The storyteller in me has since Friday (a week ago) brought me from Berlin in Germany to Pristina in Kosovo. Two cities, two capitals with different pulses, meeting places and architectural monuments. There are many differences between the two places, in Berlin well-groomed dogs walks in leash with their owner, in Pristina the dogs are homeless and sit on a street corner hoping to be given a pat or treat. Both cities lure you in with history and contemporary presence, before you settle down in some rustic restaurant or cafe to gather energy for a further meeting with the city.
Traveling is a strong motif in the folk tales, the hero or heroine must go on a journey to fight trolls, find treasure, overcome obstacles, meet good helpers and then travel back home with new knowledge that will benefit the society, the story ends with a world in balance. The folk tales tell us that a world in harmony requires someone to travel out into the unknown and go back home with something new.
There are often several reasons why the protagonist in a traditional story has to travel, often due to poverty. Or it is an imbalance in society like the king’s daughter is cidnapped or something valuable is stolen. Sometimes there are some who are greedy like a king who cannot get enough of gold and glitter and send off whoever is considered least valuable to the “society” to bring back something valuable. It is not always the case that the story gives a reason, the protagonist just leaves. But it is the young person who travels, because the story is about the young and promising person who will save the world by coming home with new knowledge.
There is one story that you find in multiple cultures and has also been used in other non-traditional narratives such as novels, where the poor have a dream that if he travels to that and that place, he will hear something that provides great wealth. The protagonist leaves and arrives at a certain place told in the dream, after a hard journey and with much exploration to find out what the dream has told him. There, the protagonist meets another character who tells you should not listen to or believe in dreams. For the person himself has dreamed that if he went to it and that place he would find a treasure. The place the other describes is the home of the protagonist. The protagonist goes home and finds the treasure that will provide wealth for the rest of his life. The journey is not just a means of change, the journey itself is changing, it is discovering who one is in the context of other strangers. It is to discover the value of one’s self and one’s movement in the context.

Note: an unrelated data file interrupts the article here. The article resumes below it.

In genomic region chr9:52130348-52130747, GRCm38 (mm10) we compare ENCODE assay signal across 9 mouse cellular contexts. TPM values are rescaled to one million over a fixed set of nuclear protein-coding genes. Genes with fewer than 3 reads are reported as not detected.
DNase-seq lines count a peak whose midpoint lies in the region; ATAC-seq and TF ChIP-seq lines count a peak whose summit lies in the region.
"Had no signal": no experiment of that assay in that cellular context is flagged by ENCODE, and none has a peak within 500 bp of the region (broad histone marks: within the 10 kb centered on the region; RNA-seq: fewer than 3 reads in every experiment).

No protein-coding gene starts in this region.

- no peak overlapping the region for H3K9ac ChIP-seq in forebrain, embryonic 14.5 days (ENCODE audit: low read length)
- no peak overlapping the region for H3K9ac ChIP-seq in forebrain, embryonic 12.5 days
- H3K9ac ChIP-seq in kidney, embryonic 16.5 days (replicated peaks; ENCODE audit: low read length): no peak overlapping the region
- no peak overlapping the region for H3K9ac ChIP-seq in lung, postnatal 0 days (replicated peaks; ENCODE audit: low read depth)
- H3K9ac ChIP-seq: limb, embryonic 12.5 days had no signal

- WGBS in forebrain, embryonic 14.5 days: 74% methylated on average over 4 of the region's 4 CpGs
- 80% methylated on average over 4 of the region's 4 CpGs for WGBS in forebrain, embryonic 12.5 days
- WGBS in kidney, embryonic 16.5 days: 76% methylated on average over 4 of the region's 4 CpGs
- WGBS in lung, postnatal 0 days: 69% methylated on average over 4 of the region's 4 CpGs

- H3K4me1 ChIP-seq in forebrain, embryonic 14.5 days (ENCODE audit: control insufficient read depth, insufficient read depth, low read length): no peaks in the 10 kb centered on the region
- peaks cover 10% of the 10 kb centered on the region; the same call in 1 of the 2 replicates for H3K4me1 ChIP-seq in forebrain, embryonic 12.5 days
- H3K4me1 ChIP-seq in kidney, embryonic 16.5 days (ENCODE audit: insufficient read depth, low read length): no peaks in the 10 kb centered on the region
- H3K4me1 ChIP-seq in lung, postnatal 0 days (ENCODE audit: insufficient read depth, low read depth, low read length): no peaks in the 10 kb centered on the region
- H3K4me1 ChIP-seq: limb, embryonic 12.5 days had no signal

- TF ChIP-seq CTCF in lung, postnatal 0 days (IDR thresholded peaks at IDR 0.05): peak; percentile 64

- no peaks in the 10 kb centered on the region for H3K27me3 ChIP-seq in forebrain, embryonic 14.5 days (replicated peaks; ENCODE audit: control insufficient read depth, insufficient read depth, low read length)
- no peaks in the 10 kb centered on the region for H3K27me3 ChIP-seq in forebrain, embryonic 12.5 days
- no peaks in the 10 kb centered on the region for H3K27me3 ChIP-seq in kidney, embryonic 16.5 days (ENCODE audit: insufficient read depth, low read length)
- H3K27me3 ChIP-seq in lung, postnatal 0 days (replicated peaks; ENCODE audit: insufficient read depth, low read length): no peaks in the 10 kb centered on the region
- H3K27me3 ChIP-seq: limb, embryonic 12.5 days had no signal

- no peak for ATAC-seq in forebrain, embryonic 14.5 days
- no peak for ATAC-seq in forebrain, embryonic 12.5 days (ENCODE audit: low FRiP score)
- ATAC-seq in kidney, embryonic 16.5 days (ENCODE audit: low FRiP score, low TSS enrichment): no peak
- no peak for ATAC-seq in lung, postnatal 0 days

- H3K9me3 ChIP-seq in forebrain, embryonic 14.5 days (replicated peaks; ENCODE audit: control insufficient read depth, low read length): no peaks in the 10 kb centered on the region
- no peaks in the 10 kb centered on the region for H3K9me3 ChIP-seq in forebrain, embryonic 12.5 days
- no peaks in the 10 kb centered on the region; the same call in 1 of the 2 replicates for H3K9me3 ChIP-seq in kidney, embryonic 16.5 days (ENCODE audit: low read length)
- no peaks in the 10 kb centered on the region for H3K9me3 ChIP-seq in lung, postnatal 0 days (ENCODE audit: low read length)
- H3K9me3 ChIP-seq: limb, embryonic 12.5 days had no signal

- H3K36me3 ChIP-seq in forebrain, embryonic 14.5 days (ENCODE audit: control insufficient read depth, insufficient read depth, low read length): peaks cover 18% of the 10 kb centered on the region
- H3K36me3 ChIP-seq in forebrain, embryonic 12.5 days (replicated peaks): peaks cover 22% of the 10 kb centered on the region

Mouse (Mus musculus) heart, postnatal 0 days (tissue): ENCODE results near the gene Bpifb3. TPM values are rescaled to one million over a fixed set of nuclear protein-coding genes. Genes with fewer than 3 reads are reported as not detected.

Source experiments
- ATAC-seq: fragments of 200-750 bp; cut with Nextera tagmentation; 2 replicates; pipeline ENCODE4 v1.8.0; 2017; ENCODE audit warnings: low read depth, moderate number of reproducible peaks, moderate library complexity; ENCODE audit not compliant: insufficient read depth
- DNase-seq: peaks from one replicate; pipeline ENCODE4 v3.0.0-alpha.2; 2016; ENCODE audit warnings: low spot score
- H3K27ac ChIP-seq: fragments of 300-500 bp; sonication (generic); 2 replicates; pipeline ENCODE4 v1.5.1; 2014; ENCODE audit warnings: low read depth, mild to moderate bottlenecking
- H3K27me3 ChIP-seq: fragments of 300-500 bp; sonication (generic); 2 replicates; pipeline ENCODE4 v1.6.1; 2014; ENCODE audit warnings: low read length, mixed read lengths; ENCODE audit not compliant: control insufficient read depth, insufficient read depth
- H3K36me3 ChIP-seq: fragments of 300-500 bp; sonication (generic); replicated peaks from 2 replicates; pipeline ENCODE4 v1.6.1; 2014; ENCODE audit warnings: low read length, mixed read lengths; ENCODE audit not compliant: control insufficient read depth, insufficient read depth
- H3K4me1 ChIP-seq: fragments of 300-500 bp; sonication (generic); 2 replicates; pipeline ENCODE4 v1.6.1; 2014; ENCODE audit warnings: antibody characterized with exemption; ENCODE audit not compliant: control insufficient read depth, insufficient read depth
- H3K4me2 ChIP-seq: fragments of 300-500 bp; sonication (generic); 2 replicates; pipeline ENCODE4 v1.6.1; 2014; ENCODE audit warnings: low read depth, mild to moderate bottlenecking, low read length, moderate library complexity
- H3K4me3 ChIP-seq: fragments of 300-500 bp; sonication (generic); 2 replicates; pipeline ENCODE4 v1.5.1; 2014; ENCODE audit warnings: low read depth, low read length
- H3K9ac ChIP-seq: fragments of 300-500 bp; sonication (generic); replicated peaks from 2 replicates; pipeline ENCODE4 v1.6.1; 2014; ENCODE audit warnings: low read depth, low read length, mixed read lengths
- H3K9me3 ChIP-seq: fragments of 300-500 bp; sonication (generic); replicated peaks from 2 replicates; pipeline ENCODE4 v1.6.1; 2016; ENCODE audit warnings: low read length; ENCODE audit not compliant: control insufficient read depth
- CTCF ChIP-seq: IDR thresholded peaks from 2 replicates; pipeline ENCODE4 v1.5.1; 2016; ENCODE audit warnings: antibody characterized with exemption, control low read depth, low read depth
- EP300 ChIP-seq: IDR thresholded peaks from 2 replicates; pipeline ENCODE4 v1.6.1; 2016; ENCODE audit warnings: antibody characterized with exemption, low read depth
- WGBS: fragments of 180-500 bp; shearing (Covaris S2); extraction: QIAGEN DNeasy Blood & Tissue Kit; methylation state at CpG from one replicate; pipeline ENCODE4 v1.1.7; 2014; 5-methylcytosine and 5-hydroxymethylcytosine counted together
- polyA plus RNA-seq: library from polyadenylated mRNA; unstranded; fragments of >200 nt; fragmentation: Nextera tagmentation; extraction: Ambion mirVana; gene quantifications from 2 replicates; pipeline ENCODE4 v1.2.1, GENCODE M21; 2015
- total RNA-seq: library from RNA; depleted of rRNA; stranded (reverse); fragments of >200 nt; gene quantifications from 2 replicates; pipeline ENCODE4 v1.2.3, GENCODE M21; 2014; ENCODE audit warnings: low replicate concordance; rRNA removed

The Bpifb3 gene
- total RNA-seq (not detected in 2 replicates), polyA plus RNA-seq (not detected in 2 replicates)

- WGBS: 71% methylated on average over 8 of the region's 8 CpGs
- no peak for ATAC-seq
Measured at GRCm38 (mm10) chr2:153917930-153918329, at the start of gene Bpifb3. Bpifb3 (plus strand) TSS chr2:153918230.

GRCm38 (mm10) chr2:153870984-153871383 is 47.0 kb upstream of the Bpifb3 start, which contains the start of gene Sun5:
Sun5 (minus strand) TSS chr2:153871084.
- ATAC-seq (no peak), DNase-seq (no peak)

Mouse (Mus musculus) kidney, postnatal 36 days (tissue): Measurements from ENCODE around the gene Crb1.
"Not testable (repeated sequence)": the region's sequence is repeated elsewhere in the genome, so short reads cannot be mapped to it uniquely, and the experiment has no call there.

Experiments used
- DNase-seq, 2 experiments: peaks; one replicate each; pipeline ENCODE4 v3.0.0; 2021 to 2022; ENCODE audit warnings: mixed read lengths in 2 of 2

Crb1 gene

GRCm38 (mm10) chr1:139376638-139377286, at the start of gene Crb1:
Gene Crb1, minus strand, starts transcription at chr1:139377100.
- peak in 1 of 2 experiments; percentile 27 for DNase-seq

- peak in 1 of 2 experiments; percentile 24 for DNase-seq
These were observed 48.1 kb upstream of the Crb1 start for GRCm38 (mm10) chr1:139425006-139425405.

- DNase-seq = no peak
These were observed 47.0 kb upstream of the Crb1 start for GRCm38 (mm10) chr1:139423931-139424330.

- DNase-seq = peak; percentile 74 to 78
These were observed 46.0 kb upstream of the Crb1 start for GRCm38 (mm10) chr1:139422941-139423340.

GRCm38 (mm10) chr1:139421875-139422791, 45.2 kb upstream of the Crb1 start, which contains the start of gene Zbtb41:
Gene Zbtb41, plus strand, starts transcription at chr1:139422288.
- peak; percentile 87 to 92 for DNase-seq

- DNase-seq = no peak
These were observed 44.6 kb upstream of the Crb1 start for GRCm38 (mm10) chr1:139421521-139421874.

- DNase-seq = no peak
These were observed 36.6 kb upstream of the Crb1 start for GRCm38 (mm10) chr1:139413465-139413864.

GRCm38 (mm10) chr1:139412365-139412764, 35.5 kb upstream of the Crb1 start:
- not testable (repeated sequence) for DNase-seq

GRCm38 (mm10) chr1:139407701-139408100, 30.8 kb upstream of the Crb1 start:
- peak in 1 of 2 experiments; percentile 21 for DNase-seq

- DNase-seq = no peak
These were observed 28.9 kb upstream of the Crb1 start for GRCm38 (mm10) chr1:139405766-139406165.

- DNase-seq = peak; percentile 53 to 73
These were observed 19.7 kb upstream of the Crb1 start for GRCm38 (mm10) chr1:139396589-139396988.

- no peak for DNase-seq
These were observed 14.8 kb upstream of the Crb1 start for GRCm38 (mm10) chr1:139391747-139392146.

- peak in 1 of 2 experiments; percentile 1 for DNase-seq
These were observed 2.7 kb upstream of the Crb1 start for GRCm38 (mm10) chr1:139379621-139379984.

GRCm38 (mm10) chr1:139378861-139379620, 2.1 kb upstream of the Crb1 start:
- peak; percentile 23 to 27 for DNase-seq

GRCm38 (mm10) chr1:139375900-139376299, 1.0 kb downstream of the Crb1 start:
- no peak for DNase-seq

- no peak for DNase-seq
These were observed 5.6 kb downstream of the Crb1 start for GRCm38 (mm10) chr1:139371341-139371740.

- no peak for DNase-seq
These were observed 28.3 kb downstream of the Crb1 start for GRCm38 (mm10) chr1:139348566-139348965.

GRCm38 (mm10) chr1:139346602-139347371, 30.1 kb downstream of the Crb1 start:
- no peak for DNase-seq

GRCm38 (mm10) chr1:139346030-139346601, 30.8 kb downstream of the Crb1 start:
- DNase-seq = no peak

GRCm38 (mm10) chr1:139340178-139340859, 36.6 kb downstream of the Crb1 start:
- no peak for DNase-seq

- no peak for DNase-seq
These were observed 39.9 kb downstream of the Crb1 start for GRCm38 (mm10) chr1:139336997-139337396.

As a storyteller, I get the opportunity to travel a lot, as many traditional stories require travel, the stories also create movement in the storyteller. There are many reasons why the storyteller in our time travels, there are few storytellers and the skills should be disseminated, the storytellers are in networks that extend beyond the local context in which they are, storytellers invite each other to strengthen their local networks, to increase their competence. and expand the skills. Storytellers travel as part of their livelihood through tours as in the cultural school bag (a touring system in Norway). But the journey also has a spiritual level, one is keen to gain insight into the stories of others, one is hunting for stories through travel. The narratives themselves may make it necessary for the storyteller to travel because one has to research places that will enhance the narrative.
Last week I moved between Berlin in Germany and Pristina in Kosovo, different cities in so many ways, I had to redefine my presence to respond to the places.
As mentioned earlier, to travel is a motif that you find in traditional stories, such as folk tales. Often the protagonist is forced to travel for a better life. These stories stretch far back, ancient motifs that helped create a culture. This motif is also very modern, through the waves of the Mediterranean come those who want a new hope for life, those who are forced out on a journey. Norwegian folk tales, a national pride, abounds with these journeys, yet many do not see the necessity many have to undertake, who call the travelers for fortune seekers who come here to change culture and “steal social benefits”.
Another aspect is the climate change that changes our travel activity. For my own part, I choose to look at it as a positive challenge, the journey must be planned with greater care and also inhaled with a different frequency.